Glenn Cook says
Very good article Mike. I love your articles and videos. You missed one thing though in weed control–Morning Glory–the bane of our existence here in this part of Utah. Our valley was free of it until someone thought it was beautiful and started it here. Now it is all over the valley and very hard to control. One cannot pull it. It just brakes off and the root is still there. One cannot dig it out as the roots are so extensive and deep. My neighbor was digging a root celler and 8 ft. down the roots were still going. Maybe if we could get the chines to stop watering them we could win. Rototilling only spreads them. Roundup does a poor job on them, but helps a little. Newspaper will not stop them. They just grow under it looking for the smallest crack to come up.
I put down cobble stones and filled the cracks with quick lock sand and they still found places to come up. As solid and tight as my lawn is they find ways to come up. All I can do in the lawn is pull them every day knowing it will not stop them only slow them down.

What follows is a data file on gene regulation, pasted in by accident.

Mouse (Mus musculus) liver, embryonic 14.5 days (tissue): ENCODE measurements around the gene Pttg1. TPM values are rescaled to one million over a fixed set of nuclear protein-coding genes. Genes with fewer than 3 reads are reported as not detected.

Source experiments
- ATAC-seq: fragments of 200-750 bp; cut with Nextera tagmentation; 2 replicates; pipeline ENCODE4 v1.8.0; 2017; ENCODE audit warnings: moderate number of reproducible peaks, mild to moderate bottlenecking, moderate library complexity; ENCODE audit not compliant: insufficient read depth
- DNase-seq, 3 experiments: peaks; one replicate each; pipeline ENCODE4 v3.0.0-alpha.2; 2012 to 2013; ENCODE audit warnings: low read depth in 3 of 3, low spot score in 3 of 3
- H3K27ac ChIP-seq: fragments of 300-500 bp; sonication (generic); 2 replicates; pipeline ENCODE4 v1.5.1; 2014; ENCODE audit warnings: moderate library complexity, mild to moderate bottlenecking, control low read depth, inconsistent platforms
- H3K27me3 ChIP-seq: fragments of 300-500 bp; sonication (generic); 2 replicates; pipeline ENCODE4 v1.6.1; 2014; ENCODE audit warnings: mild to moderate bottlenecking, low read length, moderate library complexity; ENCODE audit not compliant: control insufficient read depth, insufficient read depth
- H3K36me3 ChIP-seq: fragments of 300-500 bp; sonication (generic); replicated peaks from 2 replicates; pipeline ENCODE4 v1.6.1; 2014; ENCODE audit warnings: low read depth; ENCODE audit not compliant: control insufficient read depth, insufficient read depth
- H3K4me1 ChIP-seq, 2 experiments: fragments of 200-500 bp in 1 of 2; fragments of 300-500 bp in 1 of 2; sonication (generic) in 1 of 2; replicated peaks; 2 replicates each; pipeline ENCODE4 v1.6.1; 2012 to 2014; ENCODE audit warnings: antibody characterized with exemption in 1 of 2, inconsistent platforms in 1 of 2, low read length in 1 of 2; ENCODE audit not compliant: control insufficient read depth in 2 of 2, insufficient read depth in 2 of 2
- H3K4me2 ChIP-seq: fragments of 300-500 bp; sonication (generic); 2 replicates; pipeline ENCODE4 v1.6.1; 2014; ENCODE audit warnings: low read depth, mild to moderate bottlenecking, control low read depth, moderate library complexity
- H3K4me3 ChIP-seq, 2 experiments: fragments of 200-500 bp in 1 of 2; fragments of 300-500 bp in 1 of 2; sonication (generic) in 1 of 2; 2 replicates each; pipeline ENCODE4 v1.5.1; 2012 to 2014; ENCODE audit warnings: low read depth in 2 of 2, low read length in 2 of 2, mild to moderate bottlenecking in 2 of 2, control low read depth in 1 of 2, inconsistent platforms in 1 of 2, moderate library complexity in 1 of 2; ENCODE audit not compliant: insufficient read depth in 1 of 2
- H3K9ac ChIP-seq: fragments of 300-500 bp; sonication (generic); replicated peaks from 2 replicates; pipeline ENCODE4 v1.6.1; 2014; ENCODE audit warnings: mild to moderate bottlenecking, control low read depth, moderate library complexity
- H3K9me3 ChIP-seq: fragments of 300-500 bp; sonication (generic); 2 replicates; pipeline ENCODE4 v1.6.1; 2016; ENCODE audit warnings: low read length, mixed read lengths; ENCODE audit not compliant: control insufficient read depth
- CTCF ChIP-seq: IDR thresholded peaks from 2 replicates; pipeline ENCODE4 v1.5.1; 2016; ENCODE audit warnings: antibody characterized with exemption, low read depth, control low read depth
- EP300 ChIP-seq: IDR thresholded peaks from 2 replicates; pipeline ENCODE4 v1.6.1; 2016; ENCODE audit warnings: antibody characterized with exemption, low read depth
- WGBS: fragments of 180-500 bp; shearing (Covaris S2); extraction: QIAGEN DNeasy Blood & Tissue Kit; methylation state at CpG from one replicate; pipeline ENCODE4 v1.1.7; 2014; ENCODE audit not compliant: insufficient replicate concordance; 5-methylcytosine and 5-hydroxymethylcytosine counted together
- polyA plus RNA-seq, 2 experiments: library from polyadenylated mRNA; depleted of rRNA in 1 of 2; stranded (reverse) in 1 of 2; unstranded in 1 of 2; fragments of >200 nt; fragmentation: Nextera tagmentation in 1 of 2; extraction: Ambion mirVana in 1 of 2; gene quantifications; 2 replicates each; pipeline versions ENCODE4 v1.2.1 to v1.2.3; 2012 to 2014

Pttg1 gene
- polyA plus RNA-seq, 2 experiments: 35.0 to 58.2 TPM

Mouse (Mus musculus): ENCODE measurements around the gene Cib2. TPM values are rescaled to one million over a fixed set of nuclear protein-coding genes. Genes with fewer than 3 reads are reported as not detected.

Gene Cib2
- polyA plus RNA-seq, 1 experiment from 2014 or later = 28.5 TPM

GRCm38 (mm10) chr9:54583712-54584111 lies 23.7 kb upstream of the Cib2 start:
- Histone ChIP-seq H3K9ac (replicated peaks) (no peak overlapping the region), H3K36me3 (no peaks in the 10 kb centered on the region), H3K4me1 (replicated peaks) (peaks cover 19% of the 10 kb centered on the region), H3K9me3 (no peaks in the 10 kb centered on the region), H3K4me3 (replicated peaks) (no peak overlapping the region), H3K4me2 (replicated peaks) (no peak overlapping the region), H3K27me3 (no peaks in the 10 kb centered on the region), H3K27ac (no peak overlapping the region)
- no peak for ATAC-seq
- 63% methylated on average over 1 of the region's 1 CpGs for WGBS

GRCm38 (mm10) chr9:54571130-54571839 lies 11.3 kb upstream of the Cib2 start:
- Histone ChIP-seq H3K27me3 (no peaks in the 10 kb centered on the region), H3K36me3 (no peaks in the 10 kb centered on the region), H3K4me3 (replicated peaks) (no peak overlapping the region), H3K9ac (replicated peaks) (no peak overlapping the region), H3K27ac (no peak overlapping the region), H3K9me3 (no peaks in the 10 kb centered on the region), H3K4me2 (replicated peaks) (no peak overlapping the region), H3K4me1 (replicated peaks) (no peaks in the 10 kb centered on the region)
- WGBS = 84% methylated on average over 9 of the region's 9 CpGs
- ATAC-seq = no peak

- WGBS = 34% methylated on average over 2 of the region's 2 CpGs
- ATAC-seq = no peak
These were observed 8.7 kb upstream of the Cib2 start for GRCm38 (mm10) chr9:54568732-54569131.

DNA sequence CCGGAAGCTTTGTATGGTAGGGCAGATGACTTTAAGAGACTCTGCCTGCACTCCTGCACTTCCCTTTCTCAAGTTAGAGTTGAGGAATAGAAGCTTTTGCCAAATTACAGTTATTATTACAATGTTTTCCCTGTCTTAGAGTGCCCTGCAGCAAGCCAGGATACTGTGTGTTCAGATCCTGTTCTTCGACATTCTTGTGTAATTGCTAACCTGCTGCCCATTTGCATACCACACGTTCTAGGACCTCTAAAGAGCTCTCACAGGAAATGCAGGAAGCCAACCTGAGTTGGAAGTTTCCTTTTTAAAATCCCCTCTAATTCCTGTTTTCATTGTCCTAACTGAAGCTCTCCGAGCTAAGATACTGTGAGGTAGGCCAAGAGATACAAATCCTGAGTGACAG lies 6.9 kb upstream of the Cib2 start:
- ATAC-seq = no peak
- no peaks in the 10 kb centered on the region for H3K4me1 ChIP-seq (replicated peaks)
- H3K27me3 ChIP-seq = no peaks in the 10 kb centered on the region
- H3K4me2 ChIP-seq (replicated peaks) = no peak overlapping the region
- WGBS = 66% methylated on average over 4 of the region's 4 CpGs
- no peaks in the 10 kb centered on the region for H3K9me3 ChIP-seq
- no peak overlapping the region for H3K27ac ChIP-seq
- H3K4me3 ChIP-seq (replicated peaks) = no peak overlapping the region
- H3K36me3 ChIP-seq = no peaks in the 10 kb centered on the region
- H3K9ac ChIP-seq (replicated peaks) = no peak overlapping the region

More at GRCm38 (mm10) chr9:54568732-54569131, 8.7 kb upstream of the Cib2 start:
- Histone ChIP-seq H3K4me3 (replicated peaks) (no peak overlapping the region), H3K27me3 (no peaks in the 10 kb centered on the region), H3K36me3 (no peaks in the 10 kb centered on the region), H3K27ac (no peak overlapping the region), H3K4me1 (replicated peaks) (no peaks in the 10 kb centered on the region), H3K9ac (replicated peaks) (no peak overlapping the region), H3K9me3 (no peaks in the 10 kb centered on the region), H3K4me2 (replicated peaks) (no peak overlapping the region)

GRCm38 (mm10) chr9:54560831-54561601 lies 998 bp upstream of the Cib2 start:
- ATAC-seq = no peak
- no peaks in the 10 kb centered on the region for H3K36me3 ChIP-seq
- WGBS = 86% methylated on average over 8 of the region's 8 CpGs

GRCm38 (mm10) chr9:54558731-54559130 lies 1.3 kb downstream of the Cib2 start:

Cynthia crist-Palma says
Thank you for this article. This has definitely made up my mind about not planting morning glories as much as I love them. I had no idea that they were that invasive.
Charline Jolly says
My grandpa had that bindweed in his orchard. He planted a cover crop over it (clover and mustard weed) then disked it all under. The “morning glory” came back, but it was weaker from competing with the taller plants. We never did get rid of it completely.
I liked the articles. Thank you for the information. We have a problem with morning glory do you have any suggestions for this? I understand that it has a very long root base and can be dormant for years. So when you open up an area, like we did they come up and take over. We would love any tips you might have.
This is just for you! https://mikesbackyardnursery.com/2014/04/how-to-get-rid-of-wild-morning-glory/
As soon as ground clears from snow, or late Frebruary, depending if you are north of Zone 8 or south, you may put down PRE-EMERGENT, NOT FERTILIZER, unless you want strong weeds, for that is what you are going to fertilize. WEEDS EMERGE PRECEEDING everything else . Fertilizers should be applied in late Fall so they are able to incorporate into the soil during winter.